What I want to talk about is the lasting effects that occur when autistic people are used as a commodity, a political football, a theoretical argument, as exploitation, when autistic people have to witness the dehumanization and legal torture of autistic people.
It is important to listen to AAC users and include them in conversations and really listen to what they have to say.
I am not an AAC user. I just have one experience of using AAC temporarily. The one time I had almost no misunderstandings with other people was when I had an issue with my vocal cords for about a month. The day after I stopped using text-to-speech apps and AAC apps, someone misinterpreted my words. And it was because I was physically speaking to them so I didn’t have time to state my thoughts.
If AAC was more generally accepted in society and accommodated by others, I would probably be a partial AAC user right now. However, that’s not the world we live in.
Please share the words of people who use AAC or other alternative communication methods. It’s really, really important. Physically speaking should not be seen as the only way of communicating. This needs to change.
Not long after I had posted about a cancer scare I was dealing with recently, I received a very interesting message from an SLP that I’ve been replaying in my head a lot.
“I don’t understand why you’re not verbal.”
They listed all the reasons why they thought I could be nonspeaking, and then asked if it was just because I was more comfortable communicating with a device – as if I needed to justify to a stranger why I use assistive technology.
[Friendly reminder once *again* that I use AAC (augmentative and alternative communication) primarily due to aphasia/brain damage and also autism.]
They then continued with “a device will never be as quick to communicate as a face-to-face conversation.”
At first, I brushed it off gently – thinking maybe I was more upset than usual due to being significantly stressed out.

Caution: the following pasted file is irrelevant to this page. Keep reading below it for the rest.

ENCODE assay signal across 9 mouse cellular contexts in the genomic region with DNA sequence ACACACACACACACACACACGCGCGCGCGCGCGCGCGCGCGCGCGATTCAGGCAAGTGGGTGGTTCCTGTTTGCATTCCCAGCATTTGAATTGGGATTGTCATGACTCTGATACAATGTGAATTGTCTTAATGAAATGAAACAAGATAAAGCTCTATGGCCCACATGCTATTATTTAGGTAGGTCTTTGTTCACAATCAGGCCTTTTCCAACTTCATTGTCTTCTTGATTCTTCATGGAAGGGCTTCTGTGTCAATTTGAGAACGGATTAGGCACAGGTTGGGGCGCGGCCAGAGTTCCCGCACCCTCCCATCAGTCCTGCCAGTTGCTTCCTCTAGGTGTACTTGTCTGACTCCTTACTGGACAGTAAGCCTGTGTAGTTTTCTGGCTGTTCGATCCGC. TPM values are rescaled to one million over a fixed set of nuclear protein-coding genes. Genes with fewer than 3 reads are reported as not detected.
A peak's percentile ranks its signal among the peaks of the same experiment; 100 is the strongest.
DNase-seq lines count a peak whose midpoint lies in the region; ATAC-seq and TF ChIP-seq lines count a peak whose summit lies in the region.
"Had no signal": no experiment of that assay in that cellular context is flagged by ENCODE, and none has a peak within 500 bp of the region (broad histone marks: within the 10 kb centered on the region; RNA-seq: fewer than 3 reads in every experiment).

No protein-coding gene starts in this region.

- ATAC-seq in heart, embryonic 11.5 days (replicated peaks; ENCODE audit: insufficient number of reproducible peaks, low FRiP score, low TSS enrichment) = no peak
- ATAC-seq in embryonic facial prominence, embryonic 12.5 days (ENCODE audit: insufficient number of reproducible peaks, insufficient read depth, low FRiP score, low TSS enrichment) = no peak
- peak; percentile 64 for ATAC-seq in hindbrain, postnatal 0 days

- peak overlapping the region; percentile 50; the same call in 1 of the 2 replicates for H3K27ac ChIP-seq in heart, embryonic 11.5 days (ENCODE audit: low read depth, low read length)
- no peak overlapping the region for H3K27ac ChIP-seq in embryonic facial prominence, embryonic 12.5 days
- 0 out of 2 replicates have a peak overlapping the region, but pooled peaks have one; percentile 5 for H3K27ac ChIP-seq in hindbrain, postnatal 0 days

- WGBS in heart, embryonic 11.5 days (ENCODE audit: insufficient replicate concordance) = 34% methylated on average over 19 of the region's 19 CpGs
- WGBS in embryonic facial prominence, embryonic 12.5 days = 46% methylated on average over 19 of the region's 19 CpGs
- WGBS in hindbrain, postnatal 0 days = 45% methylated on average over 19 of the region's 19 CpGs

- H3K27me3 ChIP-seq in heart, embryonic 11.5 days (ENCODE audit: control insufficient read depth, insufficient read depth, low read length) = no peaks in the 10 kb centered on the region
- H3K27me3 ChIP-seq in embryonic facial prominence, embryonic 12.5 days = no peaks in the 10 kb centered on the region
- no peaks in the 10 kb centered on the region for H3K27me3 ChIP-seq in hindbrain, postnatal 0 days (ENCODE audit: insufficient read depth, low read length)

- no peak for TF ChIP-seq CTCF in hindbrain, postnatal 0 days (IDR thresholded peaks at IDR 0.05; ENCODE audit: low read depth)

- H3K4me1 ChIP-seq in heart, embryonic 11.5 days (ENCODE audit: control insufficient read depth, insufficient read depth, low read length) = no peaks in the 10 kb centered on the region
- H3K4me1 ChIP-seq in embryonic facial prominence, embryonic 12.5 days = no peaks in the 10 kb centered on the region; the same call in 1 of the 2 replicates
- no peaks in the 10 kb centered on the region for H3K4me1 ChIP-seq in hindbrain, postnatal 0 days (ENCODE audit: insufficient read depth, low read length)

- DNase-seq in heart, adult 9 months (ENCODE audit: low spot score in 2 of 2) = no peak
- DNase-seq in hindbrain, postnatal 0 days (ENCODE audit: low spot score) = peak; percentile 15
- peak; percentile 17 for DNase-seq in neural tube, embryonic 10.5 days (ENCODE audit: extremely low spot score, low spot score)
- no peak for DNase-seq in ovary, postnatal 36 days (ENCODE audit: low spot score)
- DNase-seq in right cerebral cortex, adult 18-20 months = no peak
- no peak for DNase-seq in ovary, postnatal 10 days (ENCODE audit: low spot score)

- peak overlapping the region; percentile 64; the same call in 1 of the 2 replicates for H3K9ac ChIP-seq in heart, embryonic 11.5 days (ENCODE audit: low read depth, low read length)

But then I realized that this was an…
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I have a request for non-autistic people, and anyone who does not experience sensory sensitivities: Treat sensory sensitivities as disabilities and accommodate them as you would for any other person who is pain. Believe Them.
I explain why it can be so hard to do hygiene tasks, like brushing teeth or showering, as an autistic person.
Please help #StopTheShock - It is legal in the US to shock disabled people right now at the Judge Rotenberg Center. This is not okay.
I’ve learned a lot recently after asking allistic people on twitter what they truly want to hear from other people when allistic people say “be honest.” Most of them want a very specific “type” of honesty. At least, neurotypical people may consider this honesty.
My personal reflections on Color the Spectrum and autistic advocacy.
Press release from autistic self-advocates regarding the Color the Spectrum event and Next for Autism.
A small group of autistic advocates have an announcement regarding the color the spectrum event.
I want to talk about the physical health of autistic people and how the gaslighting of our sensory sensitivities teaches us to ignore our pain - whether it be physical or sensory. There are many reasons why you shouldn't gaslight an autistic person's sensory sensitivities, but this is a really important one.